To continue reading this article, please click on the link below! 

https://www.cancer.org/cancer/breast-cancer/screening-tests-and-early-detection/breast-biopsy.html

Carotid Endarterectomy

"A carotid endarterectomy is performed in a sterile surgical suite or standard operating room. You may go home the same day or stay 1–2 nights after the procedure depending on your medical condition. 

  • You receive a local anesthetic or general anesthesia. 
  • Your vascular surgeon makes an incision at the front of your neck. 
  • After removing the plaque from the artery your vascular surgeon repairs the artery by stitching in a natural graft (formed from a piece of vein from elsewhere in your body) or a woven patch. 
  • The incision is closed."

You can find more information at the following website.

https://vascular.org/patient-resources/vascular-treatments/carotid-endarterectomy

Understand Diverticulitis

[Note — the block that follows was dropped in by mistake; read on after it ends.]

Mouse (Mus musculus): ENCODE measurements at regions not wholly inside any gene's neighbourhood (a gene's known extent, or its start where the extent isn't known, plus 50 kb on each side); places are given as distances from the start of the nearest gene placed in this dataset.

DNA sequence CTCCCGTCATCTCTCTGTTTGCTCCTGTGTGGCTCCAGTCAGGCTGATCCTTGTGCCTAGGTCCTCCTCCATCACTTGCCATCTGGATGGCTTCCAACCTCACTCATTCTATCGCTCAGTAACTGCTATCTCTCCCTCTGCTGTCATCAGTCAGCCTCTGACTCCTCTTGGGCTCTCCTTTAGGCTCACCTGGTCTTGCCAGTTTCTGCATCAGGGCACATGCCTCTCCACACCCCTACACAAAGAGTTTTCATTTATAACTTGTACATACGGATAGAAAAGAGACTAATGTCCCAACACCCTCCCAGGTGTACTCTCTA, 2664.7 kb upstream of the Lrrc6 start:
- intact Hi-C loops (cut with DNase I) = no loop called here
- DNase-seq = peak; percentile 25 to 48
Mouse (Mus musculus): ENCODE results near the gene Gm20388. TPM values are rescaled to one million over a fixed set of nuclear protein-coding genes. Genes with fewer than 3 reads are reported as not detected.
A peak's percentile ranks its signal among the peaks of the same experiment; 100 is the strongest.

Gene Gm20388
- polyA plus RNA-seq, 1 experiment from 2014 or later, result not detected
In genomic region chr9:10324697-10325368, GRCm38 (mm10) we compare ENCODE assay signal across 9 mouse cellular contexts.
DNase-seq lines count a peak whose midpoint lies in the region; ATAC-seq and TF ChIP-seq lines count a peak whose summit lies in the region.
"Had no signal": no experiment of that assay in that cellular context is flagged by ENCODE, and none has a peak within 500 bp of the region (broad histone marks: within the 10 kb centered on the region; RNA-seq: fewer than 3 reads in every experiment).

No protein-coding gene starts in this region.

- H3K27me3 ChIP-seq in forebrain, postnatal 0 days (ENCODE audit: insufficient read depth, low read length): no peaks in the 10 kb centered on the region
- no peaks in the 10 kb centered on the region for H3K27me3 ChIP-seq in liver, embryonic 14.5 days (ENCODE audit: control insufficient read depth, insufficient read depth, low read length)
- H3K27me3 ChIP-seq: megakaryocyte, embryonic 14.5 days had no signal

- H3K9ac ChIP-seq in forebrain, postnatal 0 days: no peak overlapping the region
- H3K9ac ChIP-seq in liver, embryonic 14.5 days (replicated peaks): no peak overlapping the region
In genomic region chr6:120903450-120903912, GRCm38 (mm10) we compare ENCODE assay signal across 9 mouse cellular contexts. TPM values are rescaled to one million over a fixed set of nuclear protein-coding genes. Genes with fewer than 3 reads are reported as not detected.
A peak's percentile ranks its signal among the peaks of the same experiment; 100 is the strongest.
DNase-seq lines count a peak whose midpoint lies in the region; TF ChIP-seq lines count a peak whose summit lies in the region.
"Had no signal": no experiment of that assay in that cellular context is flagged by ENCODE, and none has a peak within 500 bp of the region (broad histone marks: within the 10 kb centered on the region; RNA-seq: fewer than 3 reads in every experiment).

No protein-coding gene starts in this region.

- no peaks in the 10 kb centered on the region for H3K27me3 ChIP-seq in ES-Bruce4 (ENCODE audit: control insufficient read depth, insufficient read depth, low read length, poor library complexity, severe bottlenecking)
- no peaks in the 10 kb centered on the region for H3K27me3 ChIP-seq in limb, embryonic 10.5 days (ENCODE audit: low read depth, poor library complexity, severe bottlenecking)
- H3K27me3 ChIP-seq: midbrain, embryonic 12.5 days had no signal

"A previously healthy 45-year-old man presents with severe lower abdominal pain on the left side, which started 36 hours earlier. He has noticed mild, periodic discomfort in this region before but has not sought medical treatment. He reports nausea, anorexia, and vomiting associated with any oral intake. On physical examination, his temperature is 38.5°C and his heart rate is 110 beats per minute. He has abdominal tenderness on the left side without peritoneal signs. How should his case be managed?"

To learn more, please click on the link listed below! 

http://www.nejm.org/doi/full/10.1056/NEJMcp073228#t=article

Abdominal Aortic Surgery

"The surgery will take place in an operating room. You will be given general anesthesia (you will be asleep and pain-free).

Your surgeon opens up your belly and replaces the aortic aneurysm with a man-made, cloth-like material.

Here is how it can be done:

  • In one approach, you will lie on your back. The surgeon will make a cut in the middle of your belly, from just below the breastbone to below the belly button. Rarely, the cut goes across the belly.
  • In another approach, you will lie slightly tilted on your right side. The surgeon will make a 5- to 6-inch (13 to 15 centimeters) cut from the left side of your belly, ending a little below your belly button.